Paroxysmal Nocturnal Hemoglobinuria (PNH) is a disorder in which  bone marrow failure is an important feature. The bone marrow failure in PNH is similar or identical to that which occurs in aplastic anemia. However, PNH has a few other features, some of which are well understood and some of which are not . One of the features that is not well understood in PNH includes the  expansion of an abnormal stem cell clone in the bone marrow (called clonal expansion) which can by itself provide a very large percentage of the patient's blood cells. This clone has as its feature the presence of a mutation in a gene called PIG-A. Different patients have different types of mutations in this gene, but it is always in this gene.  It has long been suspected that there may be other genes...

Lisa Minter, PhD

Caitlyn Langley Research Fund, Holly Cataldo Research Fund

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Jeffrey Pu, MD, PhD

PNH Research and Support Foundation

Acquired bone marrow failure diseases include myelodysplastic syndrome (MDS), acquired aplastic anemia (AA), and paroxysmal nocturnal hemoglobinuria (PNH). PNH is a clonal disorder originating from a multipotent hematopoietic stem cell (HSC) acquiring a PIG-A gene mutation. PIG-A mutations lead to the absence of glycosylphosphatidylinositol-anchor proteins (GPI-AP), which contributes to many manifestations of PNH. About 25% of MDS patients and 60% of AA patients also harbor small populations of PNH-like cells (0.01-10%). It was observed that: 1) 10-20% of AA patients harboring PNH-like cells eventually transform into PNH, but MDS patients seldom evolve to PNH; 2) AA patients harboring PNH-like cells may have a better response to immunosuppressive therapy; 3) PIG-A mutation...
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Matthew J. Walter, MD

Research is Hope Fund

The genes responsible for MDS initiation are largely unknown. Recently, a group of genes that are important for splicing together RNA in cells were found to be mutated in up to 57% of MDS patients. How these mutations contribute to MDS initiation is unknown. We will determine whether a mutation in one of these genes (U2AF1) affects blood cell formation in mice and alters the splicing of RNA in bone marrow cells from mice and MDS patients.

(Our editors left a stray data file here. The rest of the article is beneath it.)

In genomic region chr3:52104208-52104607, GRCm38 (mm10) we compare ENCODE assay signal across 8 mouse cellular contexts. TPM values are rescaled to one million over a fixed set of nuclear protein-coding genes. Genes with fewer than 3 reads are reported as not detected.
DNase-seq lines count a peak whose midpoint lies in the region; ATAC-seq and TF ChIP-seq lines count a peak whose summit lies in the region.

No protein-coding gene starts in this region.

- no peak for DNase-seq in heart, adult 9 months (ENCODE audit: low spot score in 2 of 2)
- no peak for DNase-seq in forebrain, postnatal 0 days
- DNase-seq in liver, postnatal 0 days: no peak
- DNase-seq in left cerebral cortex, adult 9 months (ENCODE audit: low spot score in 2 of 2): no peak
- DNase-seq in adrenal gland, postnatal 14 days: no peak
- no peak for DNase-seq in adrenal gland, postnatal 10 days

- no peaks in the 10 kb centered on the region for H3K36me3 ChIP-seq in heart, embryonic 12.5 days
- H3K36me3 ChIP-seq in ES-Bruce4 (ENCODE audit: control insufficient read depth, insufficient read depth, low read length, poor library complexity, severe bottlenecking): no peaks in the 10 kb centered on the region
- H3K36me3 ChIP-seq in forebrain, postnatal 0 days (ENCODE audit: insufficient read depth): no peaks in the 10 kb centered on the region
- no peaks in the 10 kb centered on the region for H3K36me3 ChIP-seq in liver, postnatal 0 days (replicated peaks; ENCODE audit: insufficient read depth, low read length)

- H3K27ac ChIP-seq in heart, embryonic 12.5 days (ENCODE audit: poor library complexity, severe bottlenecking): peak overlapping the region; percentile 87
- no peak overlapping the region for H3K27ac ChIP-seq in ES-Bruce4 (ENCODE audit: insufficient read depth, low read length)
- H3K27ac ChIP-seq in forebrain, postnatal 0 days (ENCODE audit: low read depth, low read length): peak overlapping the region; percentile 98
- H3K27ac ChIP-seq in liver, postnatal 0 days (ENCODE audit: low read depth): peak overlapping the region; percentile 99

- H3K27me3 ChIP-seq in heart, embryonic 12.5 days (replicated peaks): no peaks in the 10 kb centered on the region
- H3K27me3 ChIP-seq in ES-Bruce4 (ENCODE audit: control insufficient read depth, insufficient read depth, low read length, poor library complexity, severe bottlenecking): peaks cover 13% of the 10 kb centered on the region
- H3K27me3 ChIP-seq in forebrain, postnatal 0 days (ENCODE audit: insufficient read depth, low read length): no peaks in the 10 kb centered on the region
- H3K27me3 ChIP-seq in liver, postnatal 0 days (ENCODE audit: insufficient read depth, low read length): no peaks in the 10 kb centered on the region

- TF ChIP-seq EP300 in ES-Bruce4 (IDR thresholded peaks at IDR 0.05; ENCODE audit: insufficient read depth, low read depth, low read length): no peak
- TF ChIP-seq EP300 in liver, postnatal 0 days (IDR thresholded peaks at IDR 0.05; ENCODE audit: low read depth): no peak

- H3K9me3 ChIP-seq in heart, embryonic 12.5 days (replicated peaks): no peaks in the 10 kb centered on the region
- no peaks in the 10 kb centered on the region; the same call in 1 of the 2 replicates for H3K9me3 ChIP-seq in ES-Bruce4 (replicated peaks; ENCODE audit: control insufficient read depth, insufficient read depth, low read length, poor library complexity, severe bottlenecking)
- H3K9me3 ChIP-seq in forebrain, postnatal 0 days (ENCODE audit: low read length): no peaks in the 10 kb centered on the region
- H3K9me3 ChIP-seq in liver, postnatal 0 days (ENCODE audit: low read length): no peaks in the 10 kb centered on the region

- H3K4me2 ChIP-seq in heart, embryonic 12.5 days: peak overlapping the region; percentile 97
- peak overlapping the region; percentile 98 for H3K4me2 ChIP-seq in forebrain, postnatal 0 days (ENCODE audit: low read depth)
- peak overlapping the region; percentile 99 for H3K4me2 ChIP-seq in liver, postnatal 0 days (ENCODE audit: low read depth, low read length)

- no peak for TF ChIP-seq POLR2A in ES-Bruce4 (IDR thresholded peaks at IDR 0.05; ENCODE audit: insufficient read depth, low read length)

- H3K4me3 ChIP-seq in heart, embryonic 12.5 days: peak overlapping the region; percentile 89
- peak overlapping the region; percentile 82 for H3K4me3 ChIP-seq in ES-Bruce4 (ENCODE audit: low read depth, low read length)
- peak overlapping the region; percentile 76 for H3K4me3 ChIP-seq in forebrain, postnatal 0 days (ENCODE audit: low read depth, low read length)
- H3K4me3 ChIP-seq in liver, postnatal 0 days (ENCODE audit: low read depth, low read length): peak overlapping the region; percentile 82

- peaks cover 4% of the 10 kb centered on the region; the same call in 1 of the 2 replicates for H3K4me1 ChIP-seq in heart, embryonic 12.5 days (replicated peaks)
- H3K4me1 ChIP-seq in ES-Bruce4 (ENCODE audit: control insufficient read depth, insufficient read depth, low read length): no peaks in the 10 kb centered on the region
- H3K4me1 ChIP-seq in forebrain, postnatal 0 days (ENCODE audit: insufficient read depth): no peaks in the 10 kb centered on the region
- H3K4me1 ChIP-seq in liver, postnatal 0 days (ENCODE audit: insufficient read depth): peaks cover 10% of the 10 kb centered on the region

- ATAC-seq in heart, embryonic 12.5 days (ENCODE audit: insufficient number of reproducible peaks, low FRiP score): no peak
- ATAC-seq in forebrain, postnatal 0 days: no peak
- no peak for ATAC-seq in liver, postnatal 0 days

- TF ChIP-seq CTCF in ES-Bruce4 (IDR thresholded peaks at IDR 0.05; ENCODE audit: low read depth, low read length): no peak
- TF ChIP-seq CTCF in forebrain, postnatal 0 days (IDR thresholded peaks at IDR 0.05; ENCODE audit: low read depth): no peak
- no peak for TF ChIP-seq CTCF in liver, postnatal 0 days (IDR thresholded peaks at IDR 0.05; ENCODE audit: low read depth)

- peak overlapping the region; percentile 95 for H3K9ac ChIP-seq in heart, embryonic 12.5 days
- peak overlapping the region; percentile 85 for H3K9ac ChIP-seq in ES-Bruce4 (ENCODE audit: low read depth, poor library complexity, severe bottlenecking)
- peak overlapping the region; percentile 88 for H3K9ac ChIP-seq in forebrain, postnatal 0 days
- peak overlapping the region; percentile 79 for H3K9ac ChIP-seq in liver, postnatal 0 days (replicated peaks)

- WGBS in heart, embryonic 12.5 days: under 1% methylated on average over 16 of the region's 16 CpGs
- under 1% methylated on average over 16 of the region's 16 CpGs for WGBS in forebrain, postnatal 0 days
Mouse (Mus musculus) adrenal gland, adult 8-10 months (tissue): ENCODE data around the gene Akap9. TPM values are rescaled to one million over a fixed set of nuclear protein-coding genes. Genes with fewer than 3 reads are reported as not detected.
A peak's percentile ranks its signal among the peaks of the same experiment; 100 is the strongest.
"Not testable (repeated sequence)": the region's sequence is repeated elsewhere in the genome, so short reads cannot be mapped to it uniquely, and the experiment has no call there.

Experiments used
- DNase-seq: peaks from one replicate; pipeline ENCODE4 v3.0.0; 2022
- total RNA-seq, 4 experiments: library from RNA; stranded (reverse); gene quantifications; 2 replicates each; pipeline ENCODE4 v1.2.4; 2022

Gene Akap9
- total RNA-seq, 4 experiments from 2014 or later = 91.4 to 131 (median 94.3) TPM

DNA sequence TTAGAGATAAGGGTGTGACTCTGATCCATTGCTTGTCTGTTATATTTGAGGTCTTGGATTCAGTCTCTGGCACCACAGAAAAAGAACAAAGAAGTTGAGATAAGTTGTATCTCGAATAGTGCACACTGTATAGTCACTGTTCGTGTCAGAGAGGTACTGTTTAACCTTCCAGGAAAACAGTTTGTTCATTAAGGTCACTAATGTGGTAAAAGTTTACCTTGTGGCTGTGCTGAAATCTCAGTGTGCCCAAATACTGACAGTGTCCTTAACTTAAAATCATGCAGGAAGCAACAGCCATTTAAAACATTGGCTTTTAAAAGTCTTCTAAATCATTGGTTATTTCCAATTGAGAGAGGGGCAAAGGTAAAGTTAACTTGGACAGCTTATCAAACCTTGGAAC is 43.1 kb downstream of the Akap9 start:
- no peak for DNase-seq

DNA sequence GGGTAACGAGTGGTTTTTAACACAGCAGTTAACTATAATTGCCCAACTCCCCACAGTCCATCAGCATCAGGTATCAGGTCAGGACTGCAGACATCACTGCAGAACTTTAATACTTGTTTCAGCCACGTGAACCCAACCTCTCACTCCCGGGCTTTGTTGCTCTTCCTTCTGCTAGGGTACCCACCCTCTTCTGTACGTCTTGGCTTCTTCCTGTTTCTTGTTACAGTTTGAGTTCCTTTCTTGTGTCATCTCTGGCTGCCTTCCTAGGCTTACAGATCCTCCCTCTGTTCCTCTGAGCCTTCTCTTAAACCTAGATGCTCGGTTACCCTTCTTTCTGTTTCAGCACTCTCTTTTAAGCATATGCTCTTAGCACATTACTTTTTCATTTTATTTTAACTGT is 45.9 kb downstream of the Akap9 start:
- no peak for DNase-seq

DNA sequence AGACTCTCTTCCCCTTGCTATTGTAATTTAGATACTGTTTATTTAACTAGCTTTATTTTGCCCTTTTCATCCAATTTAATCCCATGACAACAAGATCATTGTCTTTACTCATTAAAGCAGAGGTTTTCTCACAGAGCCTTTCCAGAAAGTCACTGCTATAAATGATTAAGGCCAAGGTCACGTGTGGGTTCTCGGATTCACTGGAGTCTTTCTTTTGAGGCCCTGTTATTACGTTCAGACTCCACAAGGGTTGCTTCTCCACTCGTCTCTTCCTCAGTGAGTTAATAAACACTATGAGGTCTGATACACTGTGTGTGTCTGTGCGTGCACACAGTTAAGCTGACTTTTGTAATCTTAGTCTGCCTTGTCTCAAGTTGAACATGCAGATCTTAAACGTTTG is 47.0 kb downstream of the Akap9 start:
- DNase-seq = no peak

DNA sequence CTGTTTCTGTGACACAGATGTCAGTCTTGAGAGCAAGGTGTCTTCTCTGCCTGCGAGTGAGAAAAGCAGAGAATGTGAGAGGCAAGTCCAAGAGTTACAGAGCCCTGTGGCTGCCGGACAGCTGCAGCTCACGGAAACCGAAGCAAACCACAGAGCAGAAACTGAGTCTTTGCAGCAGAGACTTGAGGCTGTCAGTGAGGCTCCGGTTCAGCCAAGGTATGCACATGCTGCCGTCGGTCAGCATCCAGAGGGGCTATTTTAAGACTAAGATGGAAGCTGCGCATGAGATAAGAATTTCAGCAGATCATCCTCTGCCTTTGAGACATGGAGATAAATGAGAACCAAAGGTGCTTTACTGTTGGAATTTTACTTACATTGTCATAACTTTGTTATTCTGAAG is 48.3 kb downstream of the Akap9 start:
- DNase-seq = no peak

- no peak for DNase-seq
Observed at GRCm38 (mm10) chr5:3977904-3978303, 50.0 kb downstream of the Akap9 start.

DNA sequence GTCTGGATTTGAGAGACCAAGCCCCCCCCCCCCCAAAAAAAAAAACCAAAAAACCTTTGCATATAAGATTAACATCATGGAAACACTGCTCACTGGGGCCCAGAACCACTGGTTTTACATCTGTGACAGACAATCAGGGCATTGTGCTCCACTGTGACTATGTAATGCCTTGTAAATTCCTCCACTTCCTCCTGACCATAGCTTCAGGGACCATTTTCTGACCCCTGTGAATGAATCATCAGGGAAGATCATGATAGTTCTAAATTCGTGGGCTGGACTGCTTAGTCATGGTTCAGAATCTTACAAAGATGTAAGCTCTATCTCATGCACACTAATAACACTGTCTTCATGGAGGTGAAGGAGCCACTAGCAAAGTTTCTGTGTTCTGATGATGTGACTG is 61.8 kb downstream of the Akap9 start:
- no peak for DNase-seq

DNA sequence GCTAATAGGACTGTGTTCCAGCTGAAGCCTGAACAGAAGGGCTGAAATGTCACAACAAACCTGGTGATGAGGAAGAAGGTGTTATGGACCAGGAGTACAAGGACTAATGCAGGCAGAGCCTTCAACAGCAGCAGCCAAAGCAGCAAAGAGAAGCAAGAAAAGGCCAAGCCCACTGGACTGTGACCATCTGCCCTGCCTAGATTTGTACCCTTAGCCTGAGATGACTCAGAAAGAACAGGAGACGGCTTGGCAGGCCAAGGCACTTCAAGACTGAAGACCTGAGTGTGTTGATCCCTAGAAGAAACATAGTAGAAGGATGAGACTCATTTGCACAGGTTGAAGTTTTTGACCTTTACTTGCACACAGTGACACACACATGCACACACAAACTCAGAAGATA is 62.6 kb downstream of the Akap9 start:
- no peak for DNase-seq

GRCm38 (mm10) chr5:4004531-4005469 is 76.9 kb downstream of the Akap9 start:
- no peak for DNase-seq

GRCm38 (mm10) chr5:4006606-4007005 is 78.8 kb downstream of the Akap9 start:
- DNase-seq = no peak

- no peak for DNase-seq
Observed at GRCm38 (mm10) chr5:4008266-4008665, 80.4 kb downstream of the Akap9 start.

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Zhe Yang, PhD

Harold Spielberg Research Fund

Dr. Yang's project is Structural insights into deregulated epigenetic mechanisms and DNA demethylation in MDS. The exciting new discovery of frequent Tet2 mutation in a wide range of myeloid malignancies including myelodysplastic syndromes (MDS) highlights the clinical significance of this myeloid relevant protein with potential applications to disease diagnosis, treatment, and prognosis. Successful completion of this project that focuses on Tet2 structure and function will be important for unraveling the structural basis of MDS at the molecular level, providing a framework for understanding how pathological Tet2 mutations cause MDS, and most importantly, will potentially open avenues to novel therapeutic strategies to ameliorate a variety of myeloid disorders including MDS. "This...

Grant Year: 2011

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Kim-Hien T. Dao, DO, PhD

Torry Yahn Research Fund

Dr. Dao will investigate why the blood stem cells from patients who inherit a loss-of-function mutation in one of the genes of the Fanconi anemia pathway are highly susceptible to cell death yet also highly susceptible to conversion into an acute leukemia.

Keith McCrae, MD

PNH Research and Support Foundation

Dr. McCrae's study explores why patients with PNH are at increased risk for the development of thrombosis, or blood clots, that may affect arteries or veins and cause events such as pulmonary emboli or stroke.